Squarespace creates a different RSS feed for each Category you create, so you want to make a Category for your podcast episode posts. You can use any name, but you’re probably best off calling it something like “podcast.” If you intend to use your blog as the home for multiple podcasts, then create a unique Category for each podcast.
To create a Category for your podcast, view the journal page in Structure Editing mode:
Then click the "configure this page" link.
Select the Categories tab:
and create a category, like "podcast:"
Alternatively, you can create a Category in the Editor when posting a new entry. Next click the Feeds tab:
and note the Feed URL of your Category. For the Podcasting Passion podcast, the Feed URL is:
Create a Feed in Feedburner
Now you need a way to syndicate (or “burn”) your RSS feed. That’s what Feedburner does. Go to feedburner.com and log in with your Google (Gmail) account. Put the Category Feed URL from Squarespace in the Original Feed in Feedburner. Choose a name for your Feedburner feed to go at the end of http://feeds.feedburner.com/. I used PodPassion, so the podcast feed is I will use everywhere is:
You only have to do this once.
Create your podcast
Finally it’s time to do your thing and create a fantastic podcast MP3. Be sure the file is tagged properly. Upload the MP3 file to your hosting service (probably Libsyn, or Archive.org if you are cheap) and note the resulting link to your MP3 file.
Create your blog post in Squarespace
Create a new “journal entry” in Squarespace and write the blog post or show notes for your podcast episode. While you’re doing that, uncheck the Published box until you are absolutely finished creating the post. Include a link to the MP3 file from your hosting service in the post. Probably you’ll also want to include an audio player and a link to directly download the podcast MP3 file. Before you publish the post, be sure to set the Category to the one you’ve chosen for your podcast. In my case, the Category is “Podcast.”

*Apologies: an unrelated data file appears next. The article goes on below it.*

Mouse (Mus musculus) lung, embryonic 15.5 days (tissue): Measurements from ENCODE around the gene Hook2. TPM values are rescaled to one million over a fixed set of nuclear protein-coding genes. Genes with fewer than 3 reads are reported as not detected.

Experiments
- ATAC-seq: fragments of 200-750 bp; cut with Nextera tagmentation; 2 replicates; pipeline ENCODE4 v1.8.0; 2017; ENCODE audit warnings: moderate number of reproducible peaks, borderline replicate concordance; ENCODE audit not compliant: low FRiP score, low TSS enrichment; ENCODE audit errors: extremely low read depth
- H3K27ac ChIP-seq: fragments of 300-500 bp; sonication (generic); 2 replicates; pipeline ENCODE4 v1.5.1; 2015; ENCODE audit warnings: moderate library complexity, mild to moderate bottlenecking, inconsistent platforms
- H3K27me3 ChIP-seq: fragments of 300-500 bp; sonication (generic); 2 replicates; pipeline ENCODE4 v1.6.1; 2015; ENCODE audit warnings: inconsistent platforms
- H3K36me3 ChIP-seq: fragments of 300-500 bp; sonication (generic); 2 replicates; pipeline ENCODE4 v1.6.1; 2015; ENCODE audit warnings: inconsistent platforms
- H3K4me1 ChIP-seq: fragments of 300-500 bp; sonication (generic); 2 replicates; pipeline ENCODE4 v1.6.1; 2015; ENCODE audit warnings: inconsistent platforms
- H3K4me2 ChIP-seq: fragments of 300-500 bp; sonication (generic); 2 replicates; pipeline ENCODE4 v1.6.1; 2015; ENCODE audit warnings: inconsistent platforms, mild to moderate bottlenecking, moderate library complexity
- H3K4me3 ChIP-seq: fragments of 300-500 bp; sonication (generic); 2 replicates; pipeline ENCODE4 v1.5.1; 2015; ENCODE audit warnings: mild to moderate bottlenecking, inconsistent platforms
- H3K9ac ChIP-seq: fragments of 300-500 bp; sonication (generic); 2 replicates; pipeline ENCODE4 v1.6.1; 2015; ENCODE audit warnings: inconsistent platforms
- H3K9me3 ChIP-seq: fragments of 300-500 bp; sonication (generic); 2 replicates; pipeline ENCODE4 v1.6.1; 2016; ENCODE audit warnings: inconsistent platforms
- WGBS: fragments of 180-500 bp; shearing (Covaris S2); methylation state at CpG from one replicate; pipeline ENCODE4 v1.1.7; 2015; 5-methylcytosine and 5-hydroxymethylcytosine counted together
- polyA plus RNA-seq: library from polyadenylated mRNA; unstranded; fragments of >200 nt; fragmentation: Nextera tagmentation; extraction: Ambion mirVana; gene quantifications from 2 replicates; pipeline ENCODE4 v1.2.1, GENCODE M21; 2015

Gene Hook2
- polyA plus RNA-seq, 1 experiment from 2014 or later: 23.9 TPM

One more thing: iTunes uses some special tags that you want to have in your feed. Squarespace interprets special HTML codes in your journal entry body and inserts them as iTunes tags in your RSS feed. They don’t show up in your post, just in the RSS feed. View your post in HTML mode, and type in the ones you need. Some of the tags that Squarespace understands:
<!-- RSS-ITUNES-AUTHOR: Someone -->
<!-- RSS-ITUNES-SUBTITLE: Podcast -->
<!-- RSS-ITUNES-SUMMARY: A Summary -->
<!-- RSS-ITUNES-ENCLOSURE-URL: http://somewhere.com/somefile -->
<!-- RSS-ITUNES-ENCLOSURE-LENGTH: 1024 -->
<!-- RSS-ITUNES-ENCLOSURE-TYPE: audio/mpeg -->
<!-- RSS-ITUNES-DURATION: 00:00:30 -->
<!-- RSS-ITUNES-EXPLICIT: yes -->
<!-- RSS-ITUNES-EXPLICIT: no -->
<!-- RSS-ITUNES-EXPLICIT: clean -->
That Summary tag above is what goes in the Description column in iTunes, so you’ll want to add that one. Make sure to place a space after the colon, or the tag won’t be properly created.
That’s it – publish your post. Feedburner will pick it up, and since you’ve given iTunes the Feedburner feed, your iTunes subscribers can then download your podcast to their device.
To summarize, we have these one-time steps:
- Create a Squarespace account.
- Point your podcast domain name to Squarespace.
- Create your Squarespace RSS feed.
- Record your Squarespace RSS feed in Feedburner.
- Use the Feedburner feed when you list your podcast in directories, including iTunes.
Then, for each podcast episode, upload your MP3 file to your media host and create a Squarespace blog post that includes a link to your MP3 file.
Who needs Wordpress?